ParcelsRandom.seed(1636) # Random seed for reproducibility
testParticles.execute(AdvectionDiffusionEM,
runtime=timedelta(seconds=0.3),
dt=timedelta(seconds=dt),
output_file=output_file,
verbose_progress=True)
output_file.close() # to write the output to a netCDF file, since `output_file` does not close automatically when using notebooks
```

In [10]:

```
EM_out = xr.open_dataset("EM_out.nc")
```

In [11]:

```
fig, ax = plt.subplots(1, 2)
fig.set_figwidth(12)
for data, ai, dim, ystart, ylim in zip([EM_out.lat, EM_out.lon], ax, ('y', 'x'), (0.75, 0), [(0, 1), (-1, 1)]):
ai.plot(np.arange(0, 0.3002, 0.001), data.T, alpha=0.3)
ai.scatter(0, ystart, s=20, c='r', zorder=3)
ai.set_xlabel("t")
ai.set_ylabel(dim)
ai.set_xlim(0, 0.3)
ai.set_ylim(ylim)
fig.suptitle("`AdvectionDiffusionEM` Simulation: Particle trajectories in the x- and y-directions against time")
plt.show()
```

The Wiener increments for both simulations are equal, as they are fixed through a random seed. As we can see, the Euler-Maruyama scheme performs worse than the Milstein scheme, letting particles cross the impermeable barrier at $y=0.5$. In contrast, along the zonal direction, particles follow the same random walk as in the Milstein scheme, which is expected since the extra terms in the Milstein scheme are zero in this case.

Gräwe, U. (2011). “Implementation of high-order particle-tracking schemes in a water column model.” *Ocean Modelling*, 36(1), 80–89. https://doi.org/10.1016/j.ocemod.2010.10.002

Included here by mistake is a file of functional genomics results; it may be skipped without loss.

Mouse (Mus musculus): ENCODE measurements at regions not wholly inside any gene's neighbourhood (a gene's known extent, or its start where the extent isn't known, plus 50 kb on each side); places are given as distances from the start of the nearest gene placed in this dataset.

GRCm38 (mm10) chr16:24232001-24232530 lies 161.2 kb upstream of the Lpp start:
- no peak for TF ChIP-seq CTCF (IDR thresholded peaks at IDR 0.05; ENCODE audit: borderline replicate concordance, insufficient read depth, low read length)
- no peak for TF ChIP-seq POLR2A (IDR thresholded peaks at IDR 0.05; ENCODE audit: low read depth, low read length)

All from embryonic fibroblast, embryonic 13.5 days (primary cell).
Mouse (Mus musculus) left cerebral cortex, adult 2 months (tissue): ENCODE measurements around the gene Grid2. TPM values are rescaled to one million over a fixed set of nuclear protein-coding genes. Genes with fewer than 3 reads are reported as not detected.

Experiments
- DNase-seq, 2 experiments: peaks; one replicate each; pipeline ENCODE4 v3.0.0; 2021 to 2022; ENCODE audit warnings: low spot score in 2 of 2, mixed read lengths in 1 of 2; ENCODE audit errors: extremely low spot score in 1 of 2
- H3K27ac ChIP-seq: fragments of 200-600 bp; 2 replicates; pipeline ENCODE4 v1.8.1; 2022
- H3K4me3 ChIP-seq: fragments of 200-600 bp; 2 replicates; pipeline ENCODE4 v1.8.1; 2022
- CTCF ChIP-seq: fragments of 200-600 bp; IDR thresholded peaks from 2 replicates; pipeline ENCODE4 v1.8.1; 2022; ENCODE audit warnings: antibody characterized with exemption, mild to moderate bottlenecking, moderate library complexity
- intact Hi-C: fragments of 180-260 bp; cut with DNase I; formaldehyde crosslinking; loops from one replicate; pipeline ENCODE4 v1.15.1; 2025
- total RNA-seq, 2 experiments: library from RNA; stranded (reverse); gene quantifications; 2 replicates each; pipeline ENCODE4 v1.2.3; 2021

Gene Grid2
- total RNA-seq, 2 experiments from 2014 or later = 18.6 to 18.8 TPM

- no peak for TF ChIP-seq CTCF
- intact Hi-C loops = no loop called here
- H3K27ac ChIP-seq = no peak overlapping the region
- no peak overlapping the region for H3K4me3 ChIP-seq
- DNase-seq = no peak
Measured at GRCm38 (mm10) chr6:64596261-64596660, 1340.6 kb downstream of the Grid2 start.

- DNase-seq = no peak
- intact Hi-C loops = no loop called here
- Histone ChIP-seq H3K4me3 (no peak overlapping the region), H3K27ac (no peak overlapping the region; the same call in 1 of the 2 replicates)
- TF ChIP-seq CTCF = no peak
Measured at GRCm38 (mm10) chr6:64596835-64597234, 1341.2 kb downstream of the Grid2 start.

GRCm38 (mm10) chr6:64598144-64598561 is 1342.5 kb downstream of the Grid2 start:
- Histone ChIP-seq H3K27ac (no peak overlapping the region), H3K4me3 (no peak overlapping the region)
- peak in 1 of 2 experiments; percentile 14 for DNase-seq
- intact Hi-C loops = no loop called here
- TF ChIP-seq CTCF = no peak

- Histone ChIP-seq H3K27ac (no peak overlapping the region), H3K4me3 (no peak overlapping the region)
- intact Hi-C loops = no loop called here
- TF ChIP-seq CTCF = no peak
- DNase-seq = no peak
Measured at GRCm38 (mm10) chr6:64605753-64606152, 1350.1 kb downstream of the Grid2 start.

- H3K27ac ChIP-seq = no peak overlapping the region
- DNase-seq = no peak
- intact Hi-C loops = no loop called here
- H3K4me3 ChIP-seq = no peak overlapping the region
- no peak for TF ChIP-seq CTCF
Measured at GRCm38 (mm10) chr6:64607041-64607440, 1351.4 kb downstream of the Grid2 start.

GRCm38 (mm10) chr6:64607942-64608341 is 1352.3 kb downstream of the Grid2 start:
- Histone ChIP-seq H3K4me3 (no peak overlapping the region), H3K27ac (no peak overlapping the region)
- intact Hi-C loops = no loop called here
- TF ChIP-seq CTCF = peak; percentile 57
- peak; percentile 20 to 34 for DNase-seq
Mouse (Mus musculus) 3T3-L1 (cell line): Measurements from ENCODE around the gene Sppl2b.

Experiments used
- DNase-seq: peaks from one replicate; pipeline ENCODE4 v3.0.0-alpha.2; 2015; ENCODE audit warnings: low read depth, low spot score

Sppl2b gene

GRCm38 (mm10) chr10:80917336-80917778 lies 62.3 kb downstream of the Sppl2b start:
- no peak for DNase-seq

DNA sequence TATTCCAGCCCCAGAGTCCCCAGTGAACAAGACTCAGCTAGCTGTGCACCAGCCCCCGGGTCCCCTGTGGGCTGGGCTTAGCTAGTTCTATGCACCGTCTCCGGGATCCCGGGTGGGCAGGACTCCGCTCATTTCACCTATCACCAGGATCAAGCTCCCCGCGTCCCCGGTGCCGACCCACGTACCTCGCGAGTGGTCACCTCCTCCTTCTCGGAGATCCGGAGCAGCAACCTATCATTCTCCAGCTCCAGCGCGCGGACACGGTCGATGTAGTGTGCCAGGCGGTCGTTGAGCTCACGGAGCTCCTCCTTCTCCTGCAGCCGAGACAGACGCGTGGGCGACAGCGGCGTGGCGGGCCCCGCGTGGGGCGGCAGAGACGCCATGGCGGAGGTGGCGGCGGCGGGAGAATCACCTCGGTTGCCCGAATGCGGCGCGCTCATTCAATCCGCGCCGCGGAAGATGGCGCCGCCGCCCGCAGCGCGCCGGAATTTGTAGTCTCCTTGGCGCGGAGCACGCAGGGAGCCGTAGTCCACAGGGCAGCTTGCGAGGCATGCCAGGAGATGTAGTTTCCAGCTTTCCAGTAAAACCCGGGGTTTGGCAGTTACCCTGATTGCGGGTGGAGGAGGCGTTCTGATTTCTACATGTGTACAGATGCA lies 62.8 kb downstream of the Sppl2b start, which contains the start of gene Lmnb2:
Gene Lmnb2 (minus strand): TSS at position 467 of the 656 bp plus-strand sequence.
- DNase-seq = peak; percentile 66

Gräwe, Deleersnijder, Shah & Heemink (2012). “Why the Euler scheme in particle tracking is not enough: The shallow-sea pycnocline test case.” *Ocean Dynamics*, 62(4), 501–514. https://doi.org/10.1007/s10236-012-0523-y

Maruyama, G. (1955). “Continuous Markov processes and stochastic equations.” *Rendiconti del Circolo Matematico di Palermo*, 4(1), 48.

van Sebille et al. (2018). “Lagrangian ocean analysis: Fundamentals and practices.” *Ocean Modelling*, 121, 49–75. https://doi.org/10.1016/j.ocemod.2017.11.008

Shah, S. H. A. M., Heemink, A. W., & Deleersnijder, E. (2011). “Assessing Lagrangian schemes for simulating diffusion on non-flat isopycnal surfaces.” *Ocean Modelling*, 39(3–4), 351–361. https://doi.org/10.1016/j.ocemod.2011.05.008
https://doi.org/10.1016/j.ocemod.2011.05.008

Shah, Primeau, Deleersnijder & Heemink (2017). “Tracing the Ventilation Pathways of the Deep North Pacific Ocean Using Lagrangian Particles and Eulerian Tracers.” *Journal of Physical Oceanography*, 47(6), 1261–1280. https://doi.org/10.1175/JPO-D-16-0098.1